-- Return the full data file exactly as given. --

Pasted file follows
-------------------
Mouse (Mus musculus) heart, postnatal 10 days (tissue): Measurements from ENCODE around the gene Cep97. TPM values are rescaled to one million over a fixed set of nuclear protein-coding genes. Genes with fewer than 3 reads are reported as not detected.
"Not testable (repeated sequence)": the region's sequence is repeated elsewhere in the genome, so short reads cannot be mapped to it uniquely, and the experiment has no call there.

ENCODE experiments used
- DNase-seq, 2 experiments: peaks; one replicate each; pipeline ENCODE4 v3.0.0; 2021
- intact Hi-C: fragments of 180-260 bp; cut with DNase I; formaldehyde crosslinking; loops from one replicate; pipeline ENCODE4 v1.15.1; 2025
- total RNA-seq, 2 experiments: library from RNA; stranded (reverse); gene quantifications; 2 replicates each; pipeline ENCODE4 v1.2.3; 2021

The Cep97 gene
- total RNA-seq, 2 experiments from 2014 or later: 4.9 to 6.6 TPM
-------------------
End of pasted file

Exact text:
Mouse (Mus musculus) heart, postnatal 10 days (tissue): Measurements from ENCODE around the gene Cep97. TPM values are rescaled to one million over a fixed set of nuclear protein-coding genes. Genes with fewer than 3 reads are reported as not detected.
"Not testable (repeated sequence)": the region's sequence is repeated elsewhere in the genome, so short reads cannot be mapped to it uniquely, and the experiment has no call there.

ENCODE experiments used
- DNase-seq, 2 experiments: peaks; one replicate each; pipeline ENCODE4 v3.0.0; 2021
- intact Hi-C: fragments of 180-260 bp; cut with DNase I; formaldehyde crosslinking; loops from one replicate; pipeline ENCODE4 v1.15.1; 2025
- total RNA-seq, 2 experiments: library from RNA; stranded (reverse); gene quantifications; 2 replicates each; pipeline ENCODE4 v1.2.3; 2021

The Cep97 gene
- total RNA-seq, 2 experiments from 2014 or later: 4.9 to 6.6 TPM